War games

Credit: The US Army

Many people forget we are a country at war. Even across the pond where domestic issues dominate the ongoing presidential race, in a country which last year contributed 41% of the world’s total military expenditure, (China was second on a marginally smaller 8.2%) people seem oblivious. The presidential candidates certainly do. People work, life goes on, travel generally stays safe, and yet for eleven years we have been in a state of war operated almost entirely overseas. More than a decade, more than half of my own current life span has been spent in a country sending soldiers out across the world, to the extent that I am only dimly aware of a life before.

It is a disturbing truth that shocked me when I realised it. By the time I got mature enough to be interested in politics, news and the whirlwind of truth and lies that constitutes whatever is really going in the world, my country had been at war for several years, and yet to me there was no real perceivable difference, nothing out of the ordinary really affected my everyday life. The news might occasionally flicker with another soldier’s death, but it was so far away, so distant from my own reality that it meant nothing more to me than an irrelevant weather forecast, so regular did they seem to come.

It would be delusional to say that we do not live in a period of sustained conflict. We have fought and are fighting in four distant wars since 2001; Afghanistan, Iraq, Pakistan and Libya, and that is omitting any number of smaller encounters and operations such as off the Somali coast. Right now I don’t care for the justifications of any of them, but what it amounts to is an escalating culture and politics of militarism, but one which we at home seem to have so little actual stake in it seems disturbing. There appears to be a domestic attitude of resignation and wilful ignorance both here and in the US. And yet our role in the world seems to leak so easily into our culture. Film, drama and video games in particular all offer strange, distorted reflections of reality masquerading as truth.

Perhaps I am wrong, but I see the growth of a ‘Call of Duty mentality’ infecting much of the world that surrounds me. There is a growth in the common knowledge of military terminology, specifications of guns, tanks, bombs, application of supposed tactics that I find hard to believe does not correlate with our societies wider actions. What a decade ago would be the domain of the off-putting gun obsessive has now become assumed common knowledge, particularly among young men and boys. Every avid player of video games knows what a G36C is, for instance. Jokes in sitcoms like Archer rely on supposed levels of martial understanding that could not have mass appeal several years ago. But now they do.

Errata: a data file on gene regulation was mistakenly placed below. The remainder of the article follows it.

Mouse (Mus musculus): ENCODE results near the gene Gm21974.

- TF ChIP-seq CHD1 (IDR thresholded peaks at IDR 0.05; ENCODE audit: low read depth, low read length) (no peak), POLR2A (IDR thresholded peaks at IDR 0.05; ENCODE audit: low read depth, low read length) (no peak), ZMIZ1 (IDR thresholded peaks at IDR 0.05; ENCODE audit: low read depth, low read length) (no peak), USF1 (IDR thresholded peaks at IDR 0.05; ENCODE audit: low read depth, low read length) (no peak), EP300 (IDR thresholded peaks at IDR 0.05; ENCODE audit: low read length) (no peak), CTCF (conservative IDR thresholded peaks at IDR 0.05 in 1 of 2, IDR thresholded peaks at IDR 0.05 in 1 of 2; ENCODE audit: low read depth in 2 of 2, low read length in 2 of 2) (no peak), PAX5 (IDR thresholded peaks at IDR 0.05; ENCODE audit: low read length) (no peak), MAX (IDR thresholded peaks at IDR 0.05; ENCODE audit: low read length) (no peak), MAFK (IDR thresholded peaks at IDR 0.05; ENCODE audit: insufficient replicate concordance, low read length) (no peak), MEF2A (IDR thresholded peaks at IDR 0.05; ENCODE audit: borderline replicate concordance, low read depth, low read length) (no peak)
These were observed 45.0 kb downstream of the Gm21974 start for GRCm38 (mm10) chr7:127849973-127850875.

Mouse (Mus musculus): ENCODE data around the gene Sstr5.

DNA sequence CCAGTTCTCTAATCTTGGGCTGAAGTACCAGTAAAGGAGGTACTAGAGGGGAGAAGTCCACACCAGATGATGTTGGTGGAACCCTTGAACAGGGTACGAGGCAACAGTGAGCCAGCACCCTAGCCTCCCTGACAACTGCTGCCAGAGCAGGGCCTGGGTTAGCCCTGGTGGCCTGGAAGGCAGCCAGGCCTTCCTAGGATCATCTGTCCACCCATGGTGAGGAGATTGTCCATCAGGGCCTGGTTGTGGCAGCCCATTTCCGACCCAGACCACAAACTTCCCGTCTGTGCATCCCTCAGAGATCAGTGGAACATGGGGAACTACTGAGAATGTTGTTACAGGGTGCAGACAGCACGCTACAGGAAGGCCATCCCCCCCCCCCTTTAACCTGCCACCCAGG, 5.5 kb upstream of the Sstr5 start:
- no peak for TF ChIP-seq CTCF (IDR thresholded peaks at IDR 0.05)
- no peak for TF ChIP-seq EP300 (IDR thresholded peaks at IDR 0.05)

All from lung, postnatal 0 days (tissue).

Take my fifteen year old brother. He doesn’t particularly care for military history, isn’t some avid gun enthusiastic who essentially fetishises weapons, and yet his innate level of technical expertise regarding military hardware, language and method is astounding and (I can only imagine) unprecedented. Culture has adapted itself to our currently reality well, none more so than video games. Part of this is of course relentless technical expansion and improvement, as well as a massive growing appeal for something that a decade ago was still a geeky niche, but culture did not have to go down this route. It could have swung in so many other directions. What it did though was to naturally seek to reflect reality, but in doing so turning it into nothing more than a surreal game.

Video games, TV, films and all don’t reflect what is actually going on. All they do is exacerbate the already existing disconnect with incredibly distant conflicts. They set a false standards and distract us from reality. We have become a war like culture, but it is not the same war as the one we are truly fighting. We ignore the real conflicts, the ones we can’t see, in preference for the false ones that we can actually control, where there is no danger of becoming trapped in a mire of conflict for over a decade. We can just switch the television off. At home there is very little repercussion for what happens overseas. Even if defence takes up a large proportion of taxation, people don’t complain. The occasional death is not enough anymore to get people to care. Wars are not casual, they are not easy and they should not be ignored. If we do commit to conflict, we should feel it more at home.

Do not mistake this for an anti-war rant (I am, in fact, generally in favour of military action, and I like Archer and gratuitous video games as well) but rather a caution, a warning that these wars have gone on too long, and that there is far too great a disconnect here at home. People have lost touch with the human reality of war, the sacrifice, ignoring it in favour of the superficial fictions we create from ourselves to enjoy, fictions that themselves reflect our distorted impressions of our own tendency to war.


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